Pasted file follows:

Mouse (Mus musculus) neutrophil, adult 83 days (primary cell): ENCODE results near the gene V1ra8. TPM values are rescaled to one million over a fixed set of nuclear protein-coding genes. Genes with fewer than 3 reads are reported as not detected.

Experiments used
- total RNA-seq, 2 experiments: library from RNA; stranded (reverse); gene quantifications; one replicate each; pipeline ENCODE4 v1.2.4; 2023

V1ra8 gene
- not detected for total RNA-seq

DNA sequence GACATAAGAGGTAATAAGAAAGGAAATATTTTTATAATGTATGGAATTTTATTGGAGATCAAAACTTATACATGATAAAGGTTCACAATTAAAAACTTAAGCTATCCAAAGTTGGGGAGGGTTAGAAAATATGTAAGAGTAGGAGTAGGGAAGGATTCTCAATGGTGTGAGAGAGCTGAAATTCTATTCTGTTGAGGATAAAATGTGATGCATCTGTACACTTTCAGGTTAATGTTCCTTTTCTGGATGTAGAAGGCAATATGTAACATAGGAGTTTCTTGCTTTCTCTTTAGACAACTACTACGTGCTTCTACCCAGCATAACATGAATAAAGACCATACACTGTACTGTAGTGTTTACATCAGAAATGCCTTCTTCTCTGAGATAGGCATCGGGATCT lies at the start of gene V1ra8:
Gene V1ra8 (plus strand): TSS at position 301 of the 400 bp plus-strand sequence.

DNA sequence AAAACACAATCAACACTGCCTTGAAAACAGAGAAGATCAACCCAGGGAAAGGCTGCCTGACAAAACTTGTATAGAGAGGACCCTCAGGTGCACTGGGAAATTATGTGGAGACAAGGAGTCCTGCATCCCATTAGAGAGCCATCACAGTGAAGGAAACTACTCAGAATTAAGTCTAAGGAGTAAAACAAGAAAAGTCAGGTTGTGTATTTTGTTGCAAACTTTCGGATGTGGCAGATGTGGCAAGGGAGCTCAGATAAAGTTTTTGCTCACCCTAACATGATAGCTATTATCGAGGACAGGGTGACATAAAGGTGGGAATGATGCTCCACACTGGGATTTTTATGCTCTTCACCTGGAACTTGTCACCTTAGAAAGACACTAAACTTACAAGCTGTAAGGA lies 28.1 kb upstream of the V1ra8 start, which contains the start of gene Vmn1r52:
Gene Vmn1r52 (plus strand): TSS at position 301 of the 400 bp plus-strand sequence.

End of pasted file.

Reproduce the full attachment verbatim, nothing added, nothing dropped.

Mouse (Mus musculus) neutrophil, adult 83 days (primary cell): ENCODE results near the gene V1ra8. TPM values are rescaled to one million over a fixed set of nuclear protein-coding genes. Genes with fewer than 3 reads are reported as not detected.

Experiments used
- total RNA-seq, 2 experiments: library from RNA; stranded (reverse); gene quantifications; one replicate each; pipeline ENCODE4 v1.2.4; 2023

V1ra8 gene
- not detected for total RNA-seq

DNA sequence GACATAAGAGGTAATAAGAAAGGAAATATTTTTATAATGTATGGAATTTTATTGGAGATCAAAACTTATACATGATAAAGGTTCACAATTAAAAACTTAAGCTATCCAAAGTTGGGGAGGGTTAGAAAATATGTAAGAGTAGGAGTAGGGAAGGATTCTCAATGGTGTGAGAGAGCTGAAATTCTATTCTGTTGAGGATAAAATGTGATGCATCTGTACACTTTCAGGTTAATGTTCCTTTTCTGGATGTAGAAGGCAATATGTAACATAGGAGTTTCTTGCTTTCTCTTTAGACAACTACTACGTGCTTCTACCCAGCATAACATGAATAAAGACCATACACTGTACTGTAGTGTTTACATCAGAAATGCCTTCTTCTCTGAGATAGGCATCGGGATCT lies at the start of gene V1ra8:
Gene V1ra8 (plus strand): TSS at position 301 of the 400 bp plus-strand sequence.

DNA sequence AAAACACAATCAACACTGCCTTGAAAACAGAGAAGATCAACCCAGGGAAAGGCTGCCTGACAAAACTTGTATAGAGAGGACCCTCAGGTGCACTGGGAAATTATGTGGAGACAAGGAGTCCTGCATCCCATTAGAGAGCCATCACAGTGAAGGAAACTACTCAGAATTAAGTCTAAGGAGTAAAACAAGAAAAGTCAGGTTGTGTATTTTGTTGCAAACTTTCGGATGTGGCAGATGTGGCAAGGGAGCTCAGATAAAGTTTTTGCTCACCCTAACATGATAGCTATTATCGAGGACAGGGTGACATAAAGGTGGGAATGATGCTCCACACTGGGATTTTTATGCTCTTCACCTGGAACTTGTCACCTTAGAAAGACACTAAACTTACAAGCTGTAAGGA lies 28.1 kb upstream of the V1ra8 start, which contains the start of gene Vmn1r52:
Gene Vmn1r52 (plus strand): TSS at position 301 of the 400 bp plus-strand sequence.